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MADISON — Record timber sales from state lands during fiscal 2014 reflect continued progress toward improving forest health and diversity while contributing nearly $12 million to support habitat management, recreation and other work by the Wisconsin Department of Natural Resources.
Paul DeLong, chief state forester, said timber sales totaled more than $11.7 million during fiscal year 2014, up nearly 9 percent from the $10.8 million during fiscal 2013 and up 126 percent from the levels of a decade ago. The numbers highlight the value of the select hardwoods and other timber that covers state lands while offering important insights into the need for continued forest management to maintain healthy and diverse wildlife populations, protect key watersheds and provide opportunities for public recreation.
The timber sales were generated from state forests, fish and wildlife properties, state parks and other properties.
“Our state forests and other lands are managed based on long-term plans that balance current environmental, social and economic benefits while ensuring opportunities for future generations,” DeLong said. “The plans are based on scientific best practices and integrate input from wildlife experts, ecologists, water quality specialists, recreational interests and citizens statewide.”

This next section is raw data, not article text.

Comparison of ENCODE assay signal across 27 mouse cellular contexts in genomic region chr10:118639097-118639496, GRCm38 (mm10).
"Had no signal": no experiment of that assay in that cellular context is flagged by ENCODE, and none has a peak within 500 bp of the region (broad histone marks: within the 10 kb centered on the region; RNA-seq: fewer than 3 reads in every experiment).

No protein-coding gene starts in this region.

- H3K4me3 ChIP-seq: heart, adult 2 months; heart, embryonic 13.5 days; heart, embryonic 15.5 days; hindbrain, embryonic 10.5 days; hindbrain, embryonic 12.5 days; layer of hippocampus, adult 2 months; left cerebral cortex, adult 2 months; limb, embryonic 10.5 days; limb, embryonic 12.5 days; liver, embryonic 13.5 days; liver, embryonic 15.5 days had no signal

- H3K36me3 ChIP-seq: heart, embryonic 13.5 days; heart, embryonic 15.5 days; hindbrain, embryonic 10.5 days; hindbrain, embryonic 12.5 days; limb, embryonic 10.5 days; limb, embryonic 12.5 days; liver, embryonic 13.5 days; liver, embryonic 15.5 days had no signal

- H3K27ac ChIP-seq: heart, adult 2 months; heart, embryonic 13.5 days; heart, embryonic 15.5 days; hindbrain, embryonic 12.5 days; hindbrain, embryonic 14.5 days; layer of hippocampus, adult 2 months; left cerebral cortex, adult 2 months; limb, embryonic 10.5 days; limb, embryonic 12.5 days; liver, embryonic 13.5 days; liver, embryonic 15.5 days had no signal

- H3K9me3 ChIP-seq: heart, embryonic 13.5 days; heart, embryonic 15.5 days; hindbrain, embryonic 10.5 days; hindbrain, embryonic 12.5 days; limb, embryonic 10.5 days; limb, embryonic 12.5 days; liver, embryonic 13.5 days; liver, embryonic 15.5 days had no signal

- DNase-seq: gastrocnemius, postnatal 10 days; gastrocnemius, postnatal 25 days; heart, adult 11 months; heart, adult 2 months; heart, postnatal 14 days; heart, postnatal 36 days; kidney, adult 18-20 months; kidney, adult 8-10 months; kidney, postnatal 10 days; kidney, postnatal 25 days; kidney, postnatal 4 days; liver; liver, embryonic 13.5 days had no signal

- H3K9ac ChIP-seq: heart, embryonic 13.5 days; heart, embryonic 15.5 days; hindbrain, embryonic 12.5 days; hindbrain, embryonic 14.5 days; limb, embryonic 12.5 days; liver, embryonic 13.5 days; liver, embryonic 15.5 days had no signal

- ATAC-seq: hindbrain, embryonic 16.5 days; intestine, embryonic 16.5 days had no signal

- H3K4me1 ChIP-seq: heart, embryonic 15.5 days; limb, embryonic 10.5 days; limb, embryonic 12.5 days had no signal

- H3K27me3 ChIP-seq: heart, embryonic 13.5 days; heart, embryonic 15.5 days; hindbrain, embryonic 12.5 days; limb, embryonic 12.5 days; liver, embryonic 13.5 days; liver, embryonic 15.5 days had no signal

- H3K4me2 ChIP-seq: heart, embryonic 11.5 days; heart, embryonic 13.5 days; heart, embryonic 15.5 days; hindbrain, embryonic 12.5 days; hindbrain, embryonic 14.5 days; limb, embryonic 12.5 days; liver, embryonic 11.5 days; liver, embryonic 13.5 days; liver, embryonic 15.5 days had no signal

The record timber sales reflect in part the fact that the department has been working hard to reduce a backlog of timber sales needed to implement objectives outlined in master plans for state properties. Despite these record sales, Wisconsin’s state-owned forests keep growing, adding a net 11 million cubic feet of saw timber each year. Similarly, forests in all ownership categories throughout the state are adding a net 185 million cubic feet of saw timber annually or enough to frame about 139,000 homes.
“Wood is a wonderful renewable resource and our forests are one of Wisconsin’s great natural assets,” DeLong said.
DeLong said Wisconsin has a diversity of forests types and management objectives spanning the array of public and private lands. From wilderness areas and old growth forest to thriving young forests, that diversity means the state’s 17 million acres of forests provide a wide array of benefits to the people of Wisconsin.
“On our state lands, our long-term management plans respond to the feedback we receive from our citizens regarding the benefits they want to see. Fortunately, we are able to manage forests to produce a wide array of benefits, from wood products to diverse wildlife habitats and recreational settings,” DeLong said. “Given the importance of the forest products industry to our state’s economy, it is a real plus that our state-owned forests will continue to deliver high yields from timber sales that help power the economy in many rural communities throughout the state.”
Overall, Wisconsin’s public and private lands generate forest products valued at nearly $19 billion each year and support more than 46,800 jobs based on numbers from the Wisconsin Economic Development Corp.
To learn more, visit dnr.wi.gov and search “timber sale.”